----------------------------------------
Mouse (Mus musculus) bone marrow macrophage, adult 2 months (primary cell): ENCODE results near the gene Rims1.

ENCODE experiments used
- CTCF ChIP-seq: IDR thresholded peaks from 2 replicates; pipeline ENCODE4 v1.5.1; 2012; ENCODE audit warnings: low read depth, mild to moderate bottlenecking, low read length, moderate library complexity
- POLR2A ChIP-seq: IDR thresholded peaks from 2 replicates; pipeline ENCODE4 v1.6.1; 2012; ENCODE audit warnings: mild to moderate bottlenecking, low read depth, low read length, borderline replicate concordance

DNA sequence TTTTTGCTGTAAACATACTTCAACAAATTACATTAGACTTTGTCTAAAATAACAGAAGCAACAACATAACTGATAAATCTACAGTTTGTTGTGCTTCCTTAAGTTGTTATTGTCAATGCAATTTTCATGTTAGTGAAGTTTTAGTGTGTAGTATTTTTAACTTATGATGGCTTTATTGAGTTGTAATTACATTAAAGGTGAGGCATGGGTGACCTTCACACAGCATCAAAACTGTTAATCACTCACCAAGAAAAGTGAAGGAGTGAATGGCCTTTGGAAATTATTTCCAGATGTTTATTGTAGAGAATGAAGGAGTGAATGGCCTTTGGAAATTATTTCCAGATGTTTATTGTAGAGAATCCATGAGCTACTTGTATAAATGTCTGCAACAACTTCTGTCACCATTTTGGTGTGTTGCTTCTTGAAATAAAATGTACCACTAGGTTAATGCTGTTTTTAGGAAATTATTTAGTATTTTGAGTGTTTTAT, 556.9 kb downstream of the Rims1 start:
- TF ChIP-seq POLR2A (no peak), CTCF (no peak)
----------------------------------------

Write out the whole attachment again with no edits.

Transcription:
Mouse (Mus musculus) bone marrow macrophage, adult 2 months (primary cell): ENCODE results near the gene Rims1.

ENCODE experiments used
- CTCF ChIP-seq: IDR thresholded peaks from 2 replicates; pipeline ENCODE4 v1.5.1; 2012; ENCODE audit warnings: low read depth, mild to moderate bottlenecking, low read length, moderate library complexity
- POLR2A ChIP-seq: IDR thresholded peaks from 2 replicates; pipeline ENCODE4 v1.6.1; 2012; ENCODE audit warnings: mild to moderate bottlenecking, low read depth, low read length, borderline replicate concordance

DNA sequence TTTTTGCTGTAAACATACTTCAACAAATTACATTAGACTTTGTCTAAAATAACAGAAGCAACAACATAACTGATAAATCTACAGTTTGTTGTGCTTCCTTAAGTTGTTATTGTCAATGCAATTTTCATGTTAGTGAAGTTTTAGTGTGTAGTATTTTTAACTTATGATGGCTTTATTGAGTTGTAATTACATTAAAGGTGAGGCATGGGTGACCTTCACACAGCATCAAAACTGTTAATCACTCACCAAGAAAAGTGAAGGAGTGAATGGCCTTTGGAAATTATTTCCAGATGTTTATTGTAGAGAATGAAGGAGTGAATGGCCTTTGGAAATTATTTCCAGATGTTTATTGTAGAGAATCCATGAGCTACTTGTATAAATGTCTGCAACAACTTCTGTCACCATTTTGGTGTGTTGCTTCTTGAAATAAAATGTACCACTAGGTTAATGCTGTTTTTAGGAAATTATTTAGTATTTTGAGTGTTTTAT, 556.9 kb downstream of the Rims1 start:
- TF ChIP-seq POLR2A (no peak), CTCF (no peak)